Another problem with alphabet soup is that often the rule that is linked does not actually say what is meant. For example, if someone says something nasty to me and I say that it is breaking NLT and OUTING, I am wrong. It is not nice of them to say it, but it is not a legal threat, nor is it something that will damage my life off Wikipedia. By linking to these rules, I am making the problem bigger than it sounds. It is also more easy for the other user to get angry at me, because I have accused them of something they did not do. This also makes it hard for anyone else to help solve the problem.

When we overuse alphabet soup, sometimes the meaning of the rule changes from what is actually written. This is also a problem because new users who read the rule will not understand why we say it means something else altogether. New users do not have enough experience or "clue" to understand what we mean, and they have to go by what is written down. We must remember only to cite rules where they actually apply, so that they do not lose their importance and meaning. Throwing them around will only make them less valid. For example, WP:COI is a guideline. If we remember that it stands for "conflict of interest", but not what the page actually says, we may get the wrong idea. All of us have some kind of conflict of interest with many articles. If a user edits the article on the 2010 FIFA World Cup, the fact that they live in Paraguay does not mean they are breaking a rule. If I play the piano, that actually helps me to write the article Piano, and does not hurt. Reading the actual page tells us that the rule on COI only applies when a user thinks that that thing is more important than following Wikipedia's rules.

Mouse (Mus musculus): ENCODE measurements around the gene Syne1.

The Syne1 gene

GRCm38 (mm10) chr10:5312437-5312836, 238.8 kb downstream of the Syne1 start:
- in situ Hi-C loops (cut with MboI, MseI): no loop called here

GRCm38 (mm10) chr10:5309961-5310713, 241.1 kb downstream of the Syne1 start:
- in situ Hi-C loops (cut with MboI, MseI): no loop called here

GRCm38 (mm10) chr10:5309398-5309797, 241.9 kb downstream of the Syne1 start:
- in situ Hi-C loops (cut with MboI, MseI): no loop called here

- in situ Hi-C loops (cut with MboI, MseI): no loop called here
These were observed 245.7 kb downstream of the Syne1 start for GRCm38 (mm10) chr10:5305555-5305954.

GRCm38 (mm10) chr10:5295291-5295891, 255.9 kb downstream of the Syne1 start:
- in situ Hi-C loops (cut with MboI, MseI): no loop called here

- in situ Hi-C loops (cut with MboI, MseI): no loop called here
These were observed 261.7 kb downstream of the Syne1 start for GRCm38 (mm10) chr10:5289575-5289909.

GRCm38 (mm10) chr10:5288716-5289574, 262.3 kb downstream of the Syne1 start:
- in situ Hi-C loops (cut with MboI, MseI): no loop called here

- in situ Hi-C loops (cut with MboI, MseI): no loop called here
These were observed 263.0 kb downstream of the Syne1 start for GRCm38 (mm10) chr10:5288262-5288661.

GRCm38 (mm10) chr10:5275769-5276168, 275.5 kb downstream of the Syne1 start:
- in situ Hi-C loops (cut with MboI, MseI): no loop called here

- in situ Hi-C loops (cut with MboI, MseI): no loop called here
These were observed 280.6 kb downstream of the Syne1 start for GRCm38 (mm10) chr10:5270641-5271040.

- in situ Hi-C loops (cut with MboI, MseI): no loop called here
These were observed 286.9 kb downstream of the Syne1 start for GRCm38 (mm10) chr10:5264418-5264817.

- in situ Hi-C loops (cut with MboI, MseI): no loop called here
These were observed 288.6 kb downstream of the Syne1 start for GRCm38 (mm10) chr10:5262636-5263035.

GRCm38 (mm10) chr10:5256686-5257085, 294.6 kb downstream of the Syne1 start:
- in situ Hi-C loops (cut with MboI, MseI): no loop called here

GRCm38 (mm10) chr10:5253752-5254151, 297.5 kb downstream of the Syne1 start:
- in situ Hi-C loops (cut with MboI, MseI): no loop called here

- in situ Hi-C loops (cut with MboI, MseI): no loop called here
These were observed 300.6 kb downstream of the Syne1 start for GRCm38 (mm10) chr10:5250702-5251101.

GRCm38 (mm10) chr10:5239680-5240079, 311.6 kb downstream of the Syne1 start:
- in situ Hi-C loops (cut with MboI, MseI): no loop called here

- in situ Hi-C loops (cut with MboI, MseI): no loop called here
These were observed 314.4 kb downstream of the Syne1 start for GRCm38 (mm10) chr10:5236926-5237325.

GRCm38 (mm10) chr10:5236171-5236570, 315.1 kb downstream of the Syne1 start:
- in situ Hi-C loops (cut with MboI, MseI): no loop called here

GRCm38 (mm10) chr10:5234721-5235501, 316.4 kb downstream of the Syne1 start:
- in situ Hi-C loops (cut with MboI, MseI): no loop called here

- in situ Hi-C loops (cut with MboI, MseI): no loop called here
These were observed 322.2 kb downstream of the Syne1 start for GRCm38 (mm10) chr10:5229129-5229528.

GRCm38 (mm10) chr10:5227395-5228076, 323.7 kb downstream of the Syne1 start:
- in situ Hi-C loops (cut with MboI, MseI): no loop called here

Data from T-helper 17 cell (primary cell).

Another thing that is important to remember is that there is a difference between policies and guidelines. Also, we must pay careful attention to where rules apply. WP:NPOV only applies to articles. If another user says that they believe something, as long as that idea is not put into articles it is not breaking the rule.

To avoid alphabet soup, we should always read the actual page and decide if that is what we are trying to say.

Listening to the community[change | change source]

More important than following each rule to the letter is listening to the community. If many editors tell you to stop doing something, it is best to stop doing it even if the rules do not say so. If something you are doing does not quite follow the exact words of the rule, but you are absolutely sure that it is something the other users would agree to, then go ahead and do it. Wikipedia is made of all of us, not of rules which are not alive. Respecting the community's wishes is more important than respecting the rules at all times- after all, this is a wiki and the rules can change if we want them to change.

It always comes down to this: Before you hit "save page", think about the change you made. Does it help the encyclopedia? If so, then go ahead. If not, leave it be. If everyone remembered this one rule it would save us a lot of trouble.

That is all the other rules are trying to say.